Jeff Vieder tees off at the Links of Novi.

The Vieder brothers swept both the team competition and the individual competition in the B’nai B’rith Golf League this past summer.

Featured photo courtesy of Gary Klinger

The Vieder brothers dominated the B’nai B’rith golf league this summer.

Adam Vieder and Ryan Vieder won the team championship. Jeff Vieder won the individual championship and finished in second place in the team standings with Mitch Cohen.

Adam and Ryan tied for second place in the individual standings.

That’s not a bad haul for the first season the brothers played in the league.

Jeff has a regret, though.

“I really focused on the team competition. I wanted to beat my brothers,” he said. “For me, winning the individual championship was secondary.

“Are the three of us competitive with each other? Of course. Will we talk about the golf league season? We will. At some point. It’s still fresh right now.”

The brothers joined the league through a connection Jeff and Ryan have with league organizer Gary Klinger.

They bowl with Klinger in the Brotherhood-Eddie Jacobson B’nai B’rith league and used to play softball with Klinger in the former B’nai B’rith league.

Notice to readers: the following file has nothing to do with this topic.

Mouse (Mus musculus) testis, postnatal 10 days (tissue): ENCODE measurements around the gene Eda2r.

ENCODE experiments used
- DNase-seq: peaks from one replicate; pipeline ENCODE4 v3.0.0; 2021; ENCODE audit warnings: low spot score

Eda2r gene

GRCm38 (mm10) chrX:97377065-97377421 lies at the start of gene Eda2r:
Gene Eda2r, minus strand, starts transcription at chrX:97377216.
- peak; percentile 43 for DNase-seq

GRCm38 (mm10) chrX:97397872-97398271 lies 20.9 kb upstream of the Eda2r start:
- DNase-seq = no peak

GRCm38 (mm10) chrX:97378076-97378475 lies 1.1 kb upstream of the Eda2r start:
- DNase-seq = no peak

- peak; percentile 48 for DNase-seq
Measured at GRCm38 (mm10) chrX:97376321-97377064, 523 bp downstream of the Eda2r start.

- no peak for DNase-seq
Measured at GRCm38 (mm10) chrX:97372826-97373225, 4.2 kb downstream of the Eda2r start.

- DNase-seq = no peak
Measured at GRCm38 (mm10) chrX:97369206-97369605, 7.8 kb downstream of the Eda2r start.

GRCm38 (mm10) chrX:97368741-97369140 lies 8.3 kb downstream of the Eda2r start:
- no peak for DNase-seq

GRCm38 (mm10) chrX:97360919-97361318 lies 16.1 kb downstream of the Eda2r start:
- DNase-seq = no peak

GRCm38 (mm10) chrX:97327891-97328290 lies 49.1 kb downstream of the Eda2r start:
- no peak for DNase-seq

“It was fun playing in the golf league. It was a good group of guys,” said Jeff, who considers himself a better golfer than bowler.

“I haven’t quite figured out bowling yet,” he said.

Adam, 33, is the youngest of the three Vieder brothers. He lives in West Bloomfield and is an emergency room physician.

Jeff, 36, of West Bloomfield, owns an insurance agency.

Ryan, 38, of Farmington Hills, is employed by an online custom apparel and merchandise firm.

They each graduated from North Farmington High School, but they graduated from different colleges. Adam went to Michigan State; Jeff went to Walsh and Ryan went to Michigan.

This was the seventh year for the golf league and the sixth at the Links of Novi. Golfers play nine holes weekly.

There were 10 two-man teams this season and three substitutes.

“It was a great season for competition and camaraderie,” Klinger said. “Ten is a nearly perfect number of teams. Maybe we could have one more team, but it’s already dark and cold late in the round at the beginning and end of the season.”

There were 14 weeks of competition this season. Only one week was rained out.

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